Climate science projects, and in contrast to predict, potential changes in energy content and temperature change, in part, because future occurrences of certain natural events that affect energy content cannot be known. By the same token, the effect of future human activities that also affect the energy content cannot be known, and must be considered to be hypotheses. Both the natural events and human activities might be such that the energy rejected by the systems is greater that the effects of increases in energy content due to radiative-energy inactive gases.

  12. The 1989 NYT article below says historical data fails to show warming. Today that same data shows warming, if we are to believe the experts. Today’s unproven model is the only thing that has changed.

    http://www.nytimes.com/1989/01/26/us/us-data-since-1895-fail-to-show-warming-trend.html

  13. I am one old coot with a chemistry training that does not accept it as certain that adding carbon dioxide to the open atmosphere, where other things chemistry are going on and there are bulk flows that occur due to differential local heating (primarily from absorbed incoming radiation, which is affected by local conditions, and nearly all of which is solar but not absolutely all, otherwise IR and microwave astronomy are not possible and solar derived incoming radiation is about half IR and half shorter wavelength bands), plus the measured changes in total atmospheric volume (it expands and contracts) will make the surface skin temperature and thus the near surface air temperature (locally, which is the only thing that counts for living things that must be fruitful and multiply in a series of nows) rise. I’ve done IR spectroscopy. Adding carbon dioxide to a bottle in a lab and shining an IR light of the proper frequency, in the restricted conditions of a lab setting will make the temperature of the gas inside increase depending on the power added.  What it will do, if the conditions required come to be, a drop in the lapse rate (this is known for adding water to the column does just that, from -9 K/km to -6.5 K/km [from memory, yet somehow I never recall error bands being stated when this is mentioned to the general public]). The lapse rate is the change in local temperature as one goes away from the surface up. [Yes, I know, you can say the same in the other direction, swapping the signs.]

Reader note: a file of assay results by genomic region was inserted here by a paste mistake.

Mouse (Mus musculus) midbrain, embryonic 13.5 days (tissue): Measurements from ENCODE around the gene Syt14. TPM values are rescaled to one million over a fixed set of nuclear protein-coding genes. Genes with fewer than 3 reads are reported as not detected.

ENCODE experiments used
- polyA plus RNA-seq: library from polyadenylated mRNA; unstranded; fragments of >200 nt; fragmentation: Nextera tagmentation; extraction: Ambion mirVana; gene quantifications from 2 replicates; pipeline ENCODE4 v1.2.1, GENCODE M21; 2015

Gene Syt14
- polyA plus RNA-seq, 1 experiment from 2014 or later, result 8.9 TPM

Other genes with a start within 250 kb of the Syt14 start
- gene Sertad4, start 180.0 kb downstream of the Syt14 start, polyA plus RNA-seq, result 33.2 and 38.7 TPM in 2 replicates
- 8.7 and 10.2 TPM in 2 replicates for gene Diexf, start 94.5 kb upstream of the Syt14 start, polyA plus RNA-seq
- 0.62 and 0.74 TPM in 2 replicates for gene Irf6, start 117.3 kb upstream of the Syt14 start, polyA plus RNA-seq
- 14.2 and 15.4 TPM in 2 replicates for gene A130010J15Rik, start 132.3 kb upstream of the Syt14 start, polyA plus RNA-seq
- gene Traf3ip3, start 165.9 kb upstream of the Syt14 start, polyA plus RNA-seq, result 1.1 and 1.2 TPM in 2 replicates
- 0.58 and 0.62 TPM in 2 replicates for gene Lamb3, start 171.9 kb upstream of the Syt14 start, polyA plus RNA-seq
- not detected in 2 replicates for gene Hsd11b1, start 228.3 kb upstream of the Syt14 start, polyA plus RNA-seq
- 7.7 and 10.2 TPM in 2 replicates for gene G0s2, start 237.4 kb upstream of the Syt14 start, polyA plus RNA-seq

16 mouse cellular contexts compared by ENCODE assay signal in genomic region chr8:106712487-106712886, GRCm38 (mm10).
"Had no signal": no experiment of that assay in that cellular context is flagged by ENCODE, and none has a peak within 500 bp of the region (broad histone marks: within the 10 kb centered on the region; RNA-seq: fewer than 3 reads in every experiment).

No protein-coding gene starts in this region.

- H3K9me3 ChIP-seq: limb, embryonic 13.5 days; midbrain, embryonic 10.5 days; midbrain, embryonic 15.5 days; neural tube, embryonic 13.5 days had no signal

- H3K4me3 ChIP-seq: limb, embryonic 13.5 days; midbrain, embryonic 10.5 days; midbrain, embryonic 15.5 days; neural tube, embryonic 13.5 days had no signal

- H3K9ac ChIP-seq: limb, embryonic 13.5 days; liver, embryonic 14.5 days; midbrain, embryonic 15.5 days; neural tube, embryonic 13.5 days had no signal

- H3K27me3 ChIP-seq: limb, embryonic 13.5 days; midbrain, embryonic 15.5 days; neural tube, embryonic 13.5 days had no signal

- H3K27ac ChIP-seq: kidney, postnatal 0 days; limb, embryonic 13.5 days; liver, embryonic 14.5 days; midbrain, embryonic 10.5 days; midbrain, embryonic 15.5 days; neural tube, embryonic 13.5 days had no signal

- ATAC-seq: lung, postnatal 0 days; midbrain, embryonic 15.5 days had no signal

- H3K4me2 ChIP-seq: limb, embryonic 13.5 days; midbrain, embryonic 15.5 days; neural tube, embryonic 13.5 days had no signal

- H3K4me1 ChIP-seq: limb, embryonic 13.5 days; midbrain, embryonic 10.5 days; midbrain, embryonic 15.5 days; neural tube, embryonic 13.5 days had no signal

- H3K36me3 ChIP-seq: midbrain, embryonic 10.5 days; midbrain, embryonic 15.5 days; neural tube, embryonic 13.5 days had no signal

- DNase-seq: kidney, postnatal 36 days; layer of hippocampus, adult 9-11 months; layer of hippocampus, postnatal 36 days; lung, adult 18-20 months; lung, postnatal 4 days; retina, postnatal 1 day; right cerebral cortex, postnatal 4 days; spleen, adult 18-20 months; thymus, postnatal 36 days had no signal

14. Another thing. It seems to me that a verbal ruse is being effected. Climate, by definition, is a statistical statement (an abstraction that is conditionally true). Earth has a weather system. If Earth has a climate system, how can it be something other than a statistical description of weather at a different (and arbitrary) time scale and thus dependent on the weather system? But, but, but, … what? If our carbon dioxide emissions affect the climate, they must, logically, affect the weather (see the ‘hot spot’, aka a lowered lapse rate).

    Now it should also be considered that every successful living biological organism must alter its local environment to enhance its own survival, aka reproduction. Man does affect the local weather (UHI). So do trees and grasses and other animals and even the unicellular forms (which, according to some, have completely transformed the Earth, including its oceans and atmosphere) affect the local weather.